Wellingborough Property Market Update – November 2023

7 months ago
Wellingborough Property Market Update – November 2023

With Halloween already behind us, we have ten month’s worth of Wellingborough property market data to look back at hypothesise about what may happen in the coming months.

The average asking of all properties for sale in October was £272,855 (£5,633 – or 2% – lower than September).

Does this confirm with some of the media narratives of a ‘market crash’? Not quite.

The asking prices of properties for sale in Wellingborough in the same month of 2022 was £271,923. So, in the last 12 months, average asking prices have actually risen by £932 (0.3%), and from January 2021 (when I first started to collate the data) they have risen by £57,271 (26.6%)!

Asking prices of properties that are for sale are seemingly levelling out, but I’m not entirely sure the same can be said for the asking prices of sold properties where there appears to be a downward trend as 15-year high interest rates, inflation and general cost of living weigh on the housing market.

Despite holding interest rates at 5.25% for the second consecutive meeting earlier this month, the Bank of England had previously increased rates 14 times from 0.1% in 2021. This has clearly had an effect on borrowing and borrowers, reducing the amount most people are able to afford, and therefore selling prices of properties.

Morgan Stanley, the investment bank, says the Bank of England is planning to lower interest rates starting in May, which is good news for people with mortgages. In a message to clients, the big Wall Street player foresees policymakers bringing rates down to 4.25% by the end of the next year as food and core goods prices ease.

This prediction of a May cut comes a week after Huw Pill, the Bank of England’s chief economist, mentioned that it wouldn’t be “unreasonable” for investors to expect a rate cut next summer.

In the coming week, Britain will get the lowdown on the latest inflation numbers for October, and many expect the consumer prices index to dip below 5%. The Prime Minister had made a commitment to slash inflation by half by the end of the year, meaning it has to fall below 5.3%.

Moving home is usually a personal matter. The need for more or less space, a move to for a new job or relationship, or a myriad of other reasons that aren’t purely financially motivated.

But of course, finances do play their part in the decision making process. As it stands, the average difference between the asking price of newly listed properties and sold properties stands at £46,364 (22%) and it doesn’t seem that price reductions will reduce that deficit either (although this is a significant reduction from last months’ difference of £69,940 (29.3%)).

This suggests to me that the market hasn’t found it’s level yet. The discrepancy between the average asking price properties are listed for and the asking price of sold properties is still too high.

Last week, Halifax reported a 1.1% increase in home values for October, ending a six-month decline. This was attributed to a delay in listing houses for sale and a tightening of supply, as sellers opted for a cautious approach rather than accepting lower prices.

However, the latest data from Rightmove indicates that those actively seeking to sell still find it necessary to adjust their price expectations due to high borrowing costs. Tim Bannister, Director of Property Science at Rightmove, noted that the larger-than-usual drop in new seller asking prices suggests a shift. Sellers seem to be heeding advice from their agents, aiming for more attractive prices to distinguish themselves from overly optimistic competitors amid the Christmas season.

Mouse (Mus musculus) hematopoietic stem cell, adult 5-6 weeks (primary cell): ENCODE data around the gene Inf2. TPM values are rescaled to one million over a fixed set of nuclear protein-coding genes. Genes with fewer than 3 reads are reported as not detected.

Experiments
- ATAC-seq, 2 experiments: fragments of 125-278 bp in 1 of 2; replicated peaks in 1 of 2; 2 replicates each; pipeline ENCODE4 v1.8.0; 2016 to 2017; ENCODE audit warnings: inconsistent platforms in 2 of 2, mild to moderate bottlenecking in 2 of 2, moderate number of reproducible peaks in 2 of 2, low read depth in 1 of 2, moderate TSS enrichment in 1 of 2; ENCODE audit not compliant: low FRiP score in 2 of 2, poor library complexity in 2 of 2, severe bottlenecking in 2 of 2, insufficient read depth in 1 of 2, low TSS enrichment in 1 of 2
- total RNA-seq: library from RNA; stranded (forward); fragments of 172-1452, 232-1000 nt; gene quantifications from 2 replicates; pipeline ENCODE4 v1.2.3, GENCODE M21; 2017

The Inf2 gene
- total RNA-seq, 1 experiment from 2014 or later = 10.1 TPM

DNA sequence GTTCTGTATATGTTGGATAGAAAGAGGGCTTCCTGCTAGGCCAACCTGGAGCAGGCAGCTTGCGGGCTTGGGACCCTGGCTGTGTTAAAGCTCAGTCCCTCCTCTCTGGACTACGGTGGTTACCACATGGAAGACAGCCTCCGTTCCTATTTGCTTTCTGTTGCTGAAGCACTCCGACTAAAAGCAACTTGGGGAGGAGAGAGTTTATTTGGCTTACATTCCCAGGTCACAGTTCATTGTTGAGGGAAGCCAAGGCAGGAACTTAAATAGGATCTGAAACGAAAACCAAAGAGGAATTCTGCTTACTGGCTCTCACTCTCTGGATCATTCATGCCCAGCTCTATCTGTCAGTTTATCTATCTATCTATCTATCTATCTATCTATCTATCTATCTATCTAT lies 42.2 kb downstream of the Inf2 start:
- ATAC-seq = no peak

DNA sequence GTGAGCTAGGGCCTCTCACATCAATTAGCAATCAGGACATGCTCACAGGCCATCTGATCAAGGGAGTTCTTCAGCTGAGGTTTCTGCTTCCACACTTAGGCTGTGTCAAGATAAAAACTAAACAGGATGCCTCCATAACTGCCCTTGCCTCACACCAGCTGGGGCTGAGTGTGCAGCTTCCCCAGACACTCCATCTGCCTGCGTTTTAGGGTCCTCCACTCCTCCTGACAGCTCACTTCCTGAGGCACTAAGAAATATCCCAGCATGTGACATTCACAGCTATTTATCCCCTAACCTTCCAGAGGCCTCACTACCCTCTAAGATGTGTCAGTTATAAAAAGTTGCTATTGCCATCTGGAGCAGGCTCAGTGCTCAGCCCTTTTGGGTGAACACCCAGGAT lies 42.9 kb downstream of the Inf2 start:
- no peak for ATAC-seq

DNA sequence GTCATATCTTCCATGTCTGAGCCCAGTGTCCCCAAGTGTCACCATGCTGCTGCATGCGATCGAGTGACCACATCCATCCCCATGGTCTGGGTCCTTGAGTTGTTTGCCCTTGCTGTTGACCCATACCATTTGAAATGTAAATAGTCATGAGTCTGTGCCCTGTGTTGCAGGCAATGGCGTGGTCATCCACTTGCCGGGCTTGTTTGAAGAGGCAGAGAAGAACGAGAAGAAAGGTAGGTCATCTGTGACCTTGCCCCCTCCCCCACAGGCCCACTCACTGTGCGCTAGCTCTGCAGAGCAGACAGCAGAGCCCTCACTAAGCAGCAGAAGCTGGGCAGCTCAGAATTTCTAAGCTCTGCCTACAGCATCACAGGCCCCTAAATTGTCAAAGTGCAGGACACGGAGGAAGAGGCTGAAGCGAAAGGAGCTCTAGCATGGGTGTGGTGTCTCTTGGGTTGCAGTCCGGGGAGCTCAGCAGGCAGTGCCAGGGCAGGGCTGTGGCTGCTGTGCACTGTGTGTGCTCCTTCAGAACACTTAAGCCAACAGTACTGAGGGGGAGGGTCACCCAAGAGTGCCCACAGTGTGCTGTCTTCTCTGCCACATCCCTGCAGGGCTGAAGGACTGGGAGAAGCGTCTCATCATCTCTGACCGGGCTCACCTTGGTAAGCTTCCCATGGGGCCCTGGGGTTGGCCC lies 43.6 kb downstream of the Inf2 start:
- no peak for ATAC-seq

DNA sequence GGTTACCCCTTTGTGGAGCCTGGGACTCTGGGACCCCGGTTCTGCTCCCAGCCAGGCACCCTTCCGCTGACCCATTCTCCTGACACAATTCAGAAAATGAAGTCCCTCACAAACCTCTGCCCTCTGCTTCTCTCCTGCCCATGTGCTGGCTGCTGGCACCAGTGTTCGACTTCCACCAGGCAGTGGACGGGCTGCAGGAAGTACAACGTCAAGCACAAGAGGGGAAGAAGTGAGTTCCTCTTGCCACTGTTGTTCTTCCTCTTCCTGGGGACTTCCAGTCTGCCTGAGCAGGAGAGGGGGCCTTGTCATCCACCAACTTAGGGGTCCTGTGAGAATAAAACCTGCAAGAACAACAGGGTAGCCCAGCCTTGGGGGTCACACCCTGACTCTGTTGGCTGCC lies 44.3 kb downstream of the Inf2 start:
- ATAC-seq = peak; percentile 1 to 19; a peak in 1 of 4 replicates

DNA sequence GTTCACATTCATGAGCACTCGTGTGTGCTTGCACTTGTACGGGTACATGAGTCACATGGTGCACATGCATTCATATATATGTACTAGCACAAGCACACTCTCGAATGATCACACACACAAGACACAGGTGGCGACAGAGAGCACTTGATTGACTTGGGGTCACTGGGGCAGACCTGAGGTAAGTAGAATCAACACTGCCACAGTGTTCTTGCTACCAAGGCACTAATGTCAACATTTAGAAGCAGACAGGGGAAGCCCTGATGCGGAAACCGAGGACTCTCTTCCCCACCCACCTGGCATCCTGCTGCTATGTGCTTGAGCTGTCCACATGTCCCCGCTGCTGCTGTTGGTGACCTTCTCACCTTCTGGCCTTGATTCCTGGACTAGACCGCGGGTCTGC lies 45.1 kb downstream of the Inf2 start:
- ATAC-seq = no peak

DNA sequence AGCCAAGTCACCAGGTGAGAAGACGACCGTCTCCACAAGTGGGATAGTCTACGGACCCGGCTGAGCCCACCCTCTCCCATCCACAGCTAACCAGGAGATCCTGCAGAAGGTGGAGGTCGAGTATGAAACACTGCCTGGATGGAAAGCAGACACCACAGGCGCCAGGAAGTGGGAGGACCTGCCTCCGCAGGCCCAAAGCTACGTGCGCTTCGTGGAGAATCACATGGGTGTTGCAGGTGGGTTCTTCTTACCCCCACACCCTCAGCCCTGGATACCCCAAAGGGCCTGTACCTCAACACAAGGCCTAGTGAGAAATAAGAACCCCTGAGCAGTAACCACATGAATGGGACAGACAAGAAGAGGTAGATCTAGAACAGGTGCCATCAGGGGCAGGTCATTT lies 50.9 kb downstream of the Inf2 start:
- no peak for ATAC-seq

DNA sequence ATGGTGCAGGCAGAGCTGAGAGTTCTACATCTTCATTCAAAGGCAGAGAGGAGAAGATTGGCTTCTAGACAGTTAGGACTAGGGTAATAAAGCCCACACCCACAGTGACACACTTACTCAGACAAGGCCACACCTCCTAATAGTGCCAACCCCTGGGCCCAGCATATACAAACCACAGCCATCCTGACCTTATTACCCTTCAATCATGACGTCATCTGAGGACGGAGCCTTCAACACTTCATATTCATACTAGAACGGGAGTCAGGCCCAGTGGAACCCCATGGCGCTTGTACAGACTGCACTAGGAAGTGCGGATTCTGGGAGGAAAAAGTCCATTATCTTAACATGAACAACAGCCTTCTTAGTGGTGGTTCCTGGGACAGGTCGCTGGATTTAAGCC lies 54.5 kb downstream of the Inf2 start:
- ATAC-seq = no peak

If, however, asking prices were to fall by 5%, they would be £259,212 (approximately the same as they were in June last year)

If they were to fall 10%, they would be £245,570 (equivalent to October 2021 prices)


The average asking rent in Wellingborough rose from £893 in September to £902 in October. This is only a month-to-month increase but follows an ongoing trend that is likely to continue, and represents an increase of £123 (15.8%) from the same month last year and £199 (28.3%) from when I started collating the data in January 2021.

Aneisha Beveridge, the Head of Research at Hamptons, has stated that the Bank of England’s efforts to combat inflation have had a more pronounced impact on the rental sector compared to other segments of the housing market. She emphasized that a combination of persistent long-term supply challenges and escalating expenses for landlords is exerting upward pressure on rental rates. Beveridge anticipates that these pressures are unlikely to diminish in the near future, leading to a continued increase in rents over the coming years.

According to Hamptons, the average rent for newly leased properties in Great Britain surged by 9.9% in July. This marked the 27th consecutive month in which rental growth exceeded 5%. Despite the affordability challenges faced by tenants, the ongoing shortage of available rental properties, along with rising costs for landlords, will persist in driving rental rates upward.

The company reported a 43% decrease in the number of rental homes available in Great Britain in July compared to the same month in 2019. Additionally, since 68% of landlords in the private rental sector (PRS) have some form of financing for their buy-to-let properties, fluctuations in interest rates will play a crucial role in determining rental prices.

Hamptons predicts that larger increases in rental rates for this and the following year will occur as landlords transition from fixed-term buy-to-let mortgage deals to substantially higher mortgage payments. Consequently, the average monthly rent for homes in Great Britain is expected to reach £1,550, representing a £333 increase compared to December 2022.

*All data sourced from Zoopla Pro

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